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Resources on Participation

Index of articles on ownership culture (includes organizational psychology, rights and responsibilities, motivation, cynicism, and more)

Ownership Theory

The six clusters of rights and responsibilities

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Participation: Ownership Responsibilities

In this section:

Overview

Ownership and Decision Making

Challenges

Managing Expectations

Corporate Performance

Ownership Responsibilities

Evaluating Involvement Systems

"Zone Charts"

Advanced Tools

Case Study

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One way to gauge a company's progress toward healthy psychological ownership is to monitor how well people understand and accept the responsibilities of being employee-owners. Research by Ownership Associates supports a strong connection between employee involvement and assumption of responsibilities.

From a manager's perspective, it is tempting to focus on employees' ownership responsibilities and underemphasize the concept of rights. The classic employee's perspective is the opposite, or what we call "rights heavy." These perspectives are stereotypes, but they illustrate a central failure of many employee-ownership companies: a healthy organizational culture endorses both rights and responsibilities.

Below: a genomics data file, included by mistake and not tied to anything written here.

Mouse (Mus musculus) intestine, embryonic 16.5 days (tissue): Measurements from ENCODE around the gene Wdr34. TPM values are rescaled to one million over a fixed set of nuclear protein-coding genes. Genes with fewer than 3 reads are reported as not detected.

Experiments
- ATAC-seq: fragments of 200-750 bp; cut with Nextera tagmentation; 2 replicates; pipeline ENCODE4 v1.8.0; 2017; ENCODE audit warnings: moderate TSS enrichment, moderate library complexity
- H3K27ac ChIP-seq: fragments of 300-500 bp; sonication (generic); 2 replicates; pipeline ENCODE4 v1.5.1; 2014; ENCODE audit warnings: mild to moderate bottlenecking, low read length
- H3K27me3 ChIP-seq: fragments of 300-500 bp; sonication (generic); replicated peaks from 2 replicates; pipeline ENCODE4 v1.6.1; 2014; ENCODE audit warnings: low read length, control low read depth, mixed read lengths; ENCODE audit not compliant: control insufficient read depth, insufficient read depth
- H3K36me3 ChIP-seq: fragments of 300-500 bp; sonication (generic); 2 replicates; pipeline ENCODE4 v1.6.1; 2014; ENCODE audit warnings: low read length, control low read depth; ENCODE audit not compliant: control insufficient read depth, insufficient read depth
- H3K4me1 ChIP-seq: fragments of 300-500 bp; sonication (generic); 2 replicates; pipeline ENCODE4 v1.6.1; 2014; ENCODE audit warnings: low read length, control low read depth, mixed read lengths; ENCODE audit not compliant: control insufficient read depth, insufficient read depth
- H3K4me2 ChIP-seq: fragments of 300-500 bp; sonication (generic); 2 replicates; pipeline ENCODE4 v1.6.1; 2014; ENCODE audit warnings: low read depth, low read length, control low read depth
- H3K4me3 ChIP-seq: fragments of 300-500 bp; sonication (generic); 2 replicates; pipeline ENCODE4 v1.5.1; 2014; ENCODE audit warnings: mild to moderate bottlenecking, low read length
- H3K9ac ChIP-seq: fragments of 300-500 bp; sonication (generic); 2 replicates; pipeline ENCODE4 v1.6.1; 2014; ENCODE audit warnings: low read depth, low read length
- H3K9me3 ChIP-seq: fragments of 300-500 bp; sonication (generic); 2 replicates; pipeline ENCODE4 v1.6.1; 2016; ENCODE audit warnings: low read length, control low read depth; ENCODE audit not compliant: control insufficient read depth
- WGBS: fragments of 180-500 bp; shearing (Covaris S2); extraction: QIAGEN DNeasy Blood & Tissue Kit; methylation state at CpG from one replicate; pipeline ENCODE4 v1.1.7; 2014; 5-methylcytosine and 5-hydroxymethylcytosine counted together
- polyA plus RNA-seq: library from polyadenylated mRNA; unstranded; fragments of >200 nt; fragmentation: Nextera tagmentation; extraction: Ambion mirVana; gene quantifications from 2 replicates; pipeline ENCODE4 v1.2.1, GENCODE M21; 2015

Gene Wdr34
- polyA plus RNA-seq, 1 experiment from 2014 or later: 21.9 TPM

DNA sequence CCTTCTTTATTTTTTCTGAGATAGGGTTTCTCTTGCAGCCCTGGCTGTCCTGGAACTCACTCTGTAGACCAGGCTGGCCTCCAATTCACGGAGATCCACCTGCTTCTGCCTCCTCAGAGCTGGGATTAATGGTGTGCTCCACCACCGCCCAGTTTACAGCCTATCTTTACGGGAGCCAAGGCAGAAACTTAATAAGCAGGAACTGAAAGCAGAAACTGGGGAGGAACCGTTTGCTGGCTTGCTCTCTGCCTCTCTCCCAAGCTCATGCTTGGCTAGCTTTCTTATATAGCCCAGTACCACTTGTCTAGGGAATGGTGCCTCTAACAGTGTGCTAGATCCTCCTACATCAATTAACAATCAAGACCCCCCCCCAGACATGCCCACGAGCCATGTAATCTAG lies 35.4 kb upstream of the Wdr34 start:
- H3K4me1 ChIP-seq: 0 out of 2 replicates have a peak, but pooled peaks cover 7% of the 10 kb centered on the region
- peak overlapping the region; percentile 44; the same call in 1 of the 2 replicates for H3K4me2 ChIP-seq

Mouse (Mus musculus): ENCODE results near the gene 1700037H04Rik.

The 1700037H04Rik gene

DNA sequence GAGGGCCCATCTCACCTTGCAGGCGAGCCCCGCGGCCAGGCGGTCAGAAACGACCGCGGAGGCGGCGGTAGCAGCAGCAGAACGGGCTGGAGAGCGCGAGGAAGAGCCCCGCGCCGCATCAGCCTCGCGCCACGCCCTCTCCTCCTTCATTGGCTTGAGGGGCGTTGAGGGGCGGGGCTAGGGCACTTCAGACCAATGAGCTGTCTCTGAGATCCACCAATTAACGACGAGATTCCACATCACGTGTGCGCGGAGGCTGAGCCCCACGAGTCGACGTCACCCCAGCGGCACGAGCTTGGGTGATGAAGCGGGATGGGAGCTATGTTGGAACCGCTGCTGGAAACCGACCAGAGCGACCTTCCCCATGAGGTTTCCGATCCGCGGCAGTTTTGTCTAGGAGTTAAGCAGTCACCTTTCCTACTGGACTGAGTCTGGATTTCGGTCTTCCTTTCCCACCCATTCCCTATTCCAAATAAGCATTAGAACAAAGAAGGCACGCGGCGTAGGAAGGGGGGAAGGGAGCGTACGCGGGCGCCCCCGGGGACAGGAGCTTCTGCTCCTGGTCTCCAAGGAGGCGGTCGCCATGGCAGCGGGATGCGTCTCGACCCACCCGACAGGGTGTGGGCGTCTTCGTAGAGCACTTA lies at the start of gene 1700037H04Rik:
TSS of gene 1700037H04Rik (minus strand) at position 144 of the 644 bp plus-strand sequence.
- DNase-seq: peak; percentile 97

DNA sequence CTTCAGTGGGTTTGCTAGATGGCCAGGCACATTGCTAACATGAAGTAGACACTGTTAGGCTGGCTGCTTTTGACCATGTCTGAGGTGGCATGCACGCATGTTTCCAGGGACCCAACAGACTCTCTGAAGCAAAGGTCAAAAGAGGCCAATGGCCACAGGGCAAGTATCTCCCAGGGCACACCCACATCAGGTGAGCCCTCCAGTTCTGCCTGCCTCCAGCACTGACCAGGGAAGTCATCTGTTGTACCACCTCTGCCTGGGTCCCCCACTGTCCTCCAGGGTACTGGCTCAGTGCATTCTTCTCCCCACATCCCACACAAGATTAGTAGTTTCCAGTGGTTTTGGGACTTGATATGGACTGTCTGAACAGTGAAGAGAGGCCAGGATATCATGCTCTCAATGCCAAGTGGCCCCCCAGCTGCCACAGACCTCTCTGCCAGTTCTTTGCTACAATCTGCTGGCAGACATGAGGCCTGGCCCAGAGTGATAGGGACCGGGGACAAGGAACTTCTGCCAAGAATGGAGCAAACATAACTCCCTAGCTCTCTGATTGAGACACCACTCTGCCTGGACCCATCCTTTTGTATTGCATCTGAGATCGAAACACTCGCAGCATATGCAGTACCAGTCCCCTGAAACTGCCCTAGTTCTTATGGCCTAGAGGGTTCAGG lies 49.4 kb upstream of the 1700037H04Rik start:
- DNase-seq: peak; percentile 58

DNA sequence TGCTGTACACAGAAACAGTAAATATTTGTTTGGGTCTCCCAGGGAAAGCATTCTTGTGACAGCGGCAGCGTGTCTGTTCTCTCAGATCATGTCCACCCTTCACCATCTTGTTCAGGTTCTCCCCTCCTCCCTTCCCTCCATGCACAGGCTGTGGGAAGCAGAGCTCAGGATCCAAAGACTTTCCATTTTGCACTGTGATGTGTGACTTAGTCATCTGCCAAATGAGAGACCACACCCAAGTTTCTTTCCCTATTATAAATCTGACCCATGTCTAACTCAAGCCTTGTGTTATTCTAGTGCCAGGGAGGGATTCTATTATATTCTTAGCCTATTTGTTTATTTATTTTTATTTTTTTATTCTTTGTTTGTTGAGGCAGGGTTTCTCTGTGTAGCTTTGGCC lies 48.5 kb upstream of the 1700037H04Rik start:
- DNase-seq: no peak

The Ownership Culture Reports document that when members of the work force perceive themselves to have a right to have input into decisions made at the company, they are more likely to be willing to accept the responsibility to be good "corporate citizens."

In fact, our research suggests results that go even further.

Rights and Responsibilities ChartThe chart to the left illustrates results from eight typical employee-ownership companies. Each pair of bars represents one company: the bar on the left represents its "rights score" and the one on the right side is its "responsibilities score."

While rights and responsibilities do not move in lockstep, the general trend is clear: the companies where employees accept the highest degree of responsibilities are the ones where they perceive themselves as having the greatest degree of rights. [6]

The fundamental lesson, then, is that the basic feature of a strong ownership culture is the linkage between rights and responsibilites. It is not enough to talk about rights and to talk about responsibilities. Companies must emphasize the connection between them. If employees want a particular right at the company, they need to accept a corresponding responsibility. If managers want employees to accept and maintain a sense of responsibilities, they need to be willing to share more rights.


More information about ownership culture and the link between rights and responsibilities is online:


[6] "Participation: Decision Making and Employee Ownership," The Ownership Culture Report, Cambridge, MA: Ownership Associates, Inc., Vol. 1, No. 2, Fall/Winter, 1998.

Evaluating Involvement Systems

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